Background: Dual-control modes of ventilation adapt the pressure delivery to keep a volume target in response to changes in respiratory mechanics, but they may respond poorly to changes in ventilatory demand. Adaptive support ventilation (ASV), a complex minute volume-targeted pressure-regulated ventilation, was compared to adaptive pressure ventilation (APV), a dual-mode in which the pressure level is adjusted to deliver a preset tidal volume, and to pressure support ventilation (PSV) when facing an increase in ventilatory demand.
Methods: A total of 14 intensive care unit patients being weaned off mechanical ventilation were included in this randomized crossover study. The effect of adding a heat-and-moisture exchanger to augment circuit dead space was assessed with a same fixed level of ASV, PSV, and APV.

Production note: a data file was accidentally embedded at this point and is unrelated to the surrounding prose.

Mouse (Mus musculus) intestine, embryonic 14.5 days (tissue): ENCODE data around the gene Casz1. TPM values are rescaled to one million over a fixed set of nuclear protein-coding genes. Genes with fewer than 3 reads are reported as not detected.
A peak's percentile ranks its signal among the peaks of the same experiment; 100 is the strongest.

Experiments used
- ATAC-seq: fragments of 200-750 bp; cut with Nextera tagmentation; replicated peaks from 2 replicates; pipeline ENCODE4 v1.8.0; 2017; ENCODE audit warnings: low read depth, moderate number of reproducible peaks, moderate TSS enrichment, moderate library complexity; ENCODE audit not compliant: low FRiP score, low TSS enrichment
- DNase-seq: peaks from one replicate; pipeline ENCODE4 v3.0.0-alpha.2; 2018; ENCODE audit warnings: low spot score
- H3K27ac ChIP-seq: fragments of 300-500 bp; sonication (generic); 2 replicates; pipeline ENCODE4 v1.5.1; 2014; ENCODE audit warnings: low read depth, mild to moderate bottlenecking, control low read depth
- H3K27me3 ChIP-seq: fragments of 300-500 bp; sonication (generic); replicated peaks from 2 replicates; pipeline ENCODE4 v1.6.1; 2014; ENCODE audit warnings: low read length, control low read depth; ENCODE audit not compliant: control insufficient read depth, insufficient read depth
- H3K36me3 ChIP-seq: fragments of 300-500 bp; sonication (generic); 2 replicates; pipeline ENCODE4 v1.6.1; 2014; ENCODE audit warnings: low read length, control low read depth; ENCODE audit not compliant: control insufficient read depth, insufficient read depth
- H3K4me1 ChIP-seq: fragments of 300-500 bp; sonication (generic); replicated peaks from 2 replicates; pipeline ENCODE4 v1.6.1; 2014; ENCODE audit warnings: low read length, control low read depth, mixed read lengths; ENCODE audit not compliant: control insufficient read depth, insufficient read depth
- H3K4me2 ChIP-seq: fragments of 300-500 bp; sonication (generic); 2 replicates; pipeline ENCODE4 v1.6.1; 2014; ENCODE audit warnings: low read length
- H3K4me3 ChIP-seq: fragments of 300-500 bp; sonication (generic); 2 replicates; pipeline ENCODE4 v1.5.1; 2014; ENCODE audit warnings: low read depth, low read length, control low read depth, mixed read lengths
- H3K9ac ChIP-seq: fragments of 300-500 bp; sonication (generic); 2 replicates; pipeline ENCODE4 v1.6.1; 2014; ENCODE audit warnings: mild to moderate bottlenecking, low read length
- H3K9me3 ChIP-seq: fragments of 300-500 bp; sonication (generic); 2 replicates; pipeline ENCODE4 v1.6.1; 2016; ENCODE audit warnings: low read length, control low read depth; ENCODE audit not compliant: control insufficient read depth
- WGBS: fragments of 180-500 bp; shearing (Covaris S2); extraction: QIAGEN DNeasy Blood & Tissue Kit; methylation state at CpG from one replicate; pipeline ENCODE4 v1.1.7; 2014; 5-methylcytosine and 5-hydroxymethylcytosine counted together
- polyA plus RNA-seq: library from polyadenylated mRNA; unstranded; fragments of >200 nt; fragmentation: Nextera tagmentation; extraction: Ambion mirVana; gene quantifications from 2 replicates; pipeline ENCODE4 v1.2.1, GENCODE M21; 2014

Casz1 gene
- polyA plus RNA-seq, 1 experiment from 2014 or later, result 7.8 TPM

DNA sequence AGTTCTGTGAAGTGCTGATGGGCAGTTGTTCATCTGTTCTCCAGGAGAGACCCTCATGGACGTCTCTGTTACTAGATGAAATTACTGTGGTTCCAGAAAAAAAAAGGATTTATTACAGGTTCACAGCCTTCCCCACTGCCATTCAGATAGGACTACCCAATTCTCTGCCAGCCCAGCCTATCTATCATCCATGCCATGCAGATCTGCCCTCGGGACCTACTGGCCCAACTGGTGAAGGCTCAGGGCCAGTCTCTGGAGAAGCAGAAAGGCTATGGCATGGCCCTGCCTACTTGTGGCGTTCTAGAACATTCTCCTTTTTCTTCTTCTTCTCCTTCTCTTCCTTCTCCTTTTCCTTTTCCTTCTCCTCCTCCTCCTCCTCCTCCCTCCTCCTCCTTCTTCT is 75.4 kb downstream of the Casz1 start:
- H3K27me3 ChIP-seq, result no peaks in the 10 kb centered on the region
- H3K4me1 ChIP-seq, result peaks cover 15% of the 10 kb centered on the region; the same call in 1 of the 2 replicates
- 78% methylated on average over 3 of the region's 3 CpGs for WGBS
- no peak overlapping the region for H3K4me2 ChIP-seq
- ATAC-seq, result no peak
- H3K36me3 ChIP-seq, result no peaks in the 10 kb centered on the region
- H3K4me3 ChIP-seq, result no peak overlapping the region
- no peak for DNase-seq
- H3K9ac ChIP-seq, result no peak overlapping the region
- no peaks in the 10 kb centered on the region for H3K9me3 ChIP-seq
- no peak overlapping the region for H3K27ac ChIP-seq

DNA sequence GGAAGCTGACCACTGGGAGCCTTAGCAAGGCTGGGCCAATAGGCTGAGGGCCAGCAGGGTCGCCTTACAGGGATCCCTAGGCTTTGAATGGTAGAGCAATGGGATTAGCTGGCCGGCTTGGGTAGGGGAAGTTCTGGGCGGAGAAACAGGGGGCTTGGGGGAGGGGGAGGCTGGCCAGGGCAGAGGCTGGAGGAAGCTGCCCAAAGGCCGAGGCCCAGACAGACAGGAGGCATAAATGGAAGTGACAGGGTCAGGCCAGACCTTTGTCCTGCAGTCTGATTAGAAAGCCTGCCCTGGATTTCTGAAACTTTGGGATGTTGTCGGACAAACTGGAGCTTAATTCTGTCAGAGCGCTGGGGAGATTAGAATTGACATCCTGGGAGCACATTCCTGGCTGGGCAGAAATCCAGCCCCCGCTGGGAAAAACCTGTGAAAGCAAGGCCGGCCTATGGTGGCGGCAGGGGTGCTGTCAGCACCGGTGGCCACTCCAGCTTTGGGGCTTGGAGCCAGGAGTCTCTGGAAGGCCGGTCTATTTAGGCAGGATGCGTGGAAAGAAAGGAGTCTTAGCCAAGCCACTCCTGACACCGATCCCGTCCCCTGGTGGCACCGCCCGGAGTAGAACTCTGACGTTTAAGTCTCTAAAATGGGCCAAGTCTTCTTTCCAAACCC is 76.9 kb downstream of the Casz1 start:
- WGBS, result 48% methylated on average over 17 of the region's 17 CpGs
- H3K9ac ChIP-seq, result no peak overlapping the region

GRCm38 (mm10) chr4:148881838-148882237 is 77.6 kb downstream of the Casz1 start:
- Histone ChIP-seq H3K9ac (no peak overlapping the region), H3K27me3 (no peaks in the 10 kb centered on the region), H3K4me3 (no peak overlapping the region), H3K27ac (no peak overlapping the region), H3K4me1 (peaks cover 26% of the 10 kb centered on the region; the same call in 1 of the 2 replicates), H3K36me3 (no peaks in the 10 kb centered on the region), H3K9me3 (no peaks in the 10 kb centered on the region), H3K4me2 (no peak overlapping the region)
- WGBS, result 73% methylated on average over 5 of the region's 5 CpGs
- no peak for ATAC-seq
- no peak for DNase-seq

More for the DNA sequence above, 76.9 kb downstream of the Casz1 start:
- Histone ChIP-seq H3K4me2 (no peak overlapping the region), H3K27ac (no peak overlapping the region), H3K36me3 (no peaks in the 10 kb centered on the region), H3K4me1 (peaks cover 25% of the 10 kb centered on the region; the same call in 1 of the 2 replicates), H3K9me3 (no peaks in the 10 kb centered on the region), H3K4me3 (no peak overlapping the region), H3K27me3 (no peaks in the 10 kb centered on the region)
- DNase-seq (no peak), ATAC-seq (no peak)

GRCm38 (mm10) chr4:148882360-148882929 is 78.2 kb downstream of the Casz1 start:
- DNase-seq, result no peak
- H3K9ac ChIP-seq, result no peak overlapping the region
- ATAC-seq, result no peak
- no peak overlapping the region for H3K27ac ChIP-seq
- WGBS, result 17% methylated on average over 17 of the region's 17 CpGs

Results: Arterial blood gases, ventilator response, and patient respiratory effort parameters were evaluated at the end of the six periods. Adding dead space significantly increased minute ventilation and PaCO2 values with the three modes. Indexes of respiratory effort (pressure-time index of respiratory muscles and work of breathing) increased with all ventilatory modes after dead-space augmentation. This increase was significantly greater with APV than with PSV or ASV (P < 0.05). The assistance delivered during APV decreased significantly with dead-space from 12.7 +/- 2.6 to 6.7 +/- 1.4 cm H2O, whereas no change occurred with ASV and PSV.
Conclusions: ASV and PSV behaved differently but ended up with similar pressure level facing acute changes in ventilatory demand, by contrast to APV (a simple volume-guaranteed pressure-control mode), in which an increase in ventilatory demand results in a decrease in the pressure support provided by the ventilator.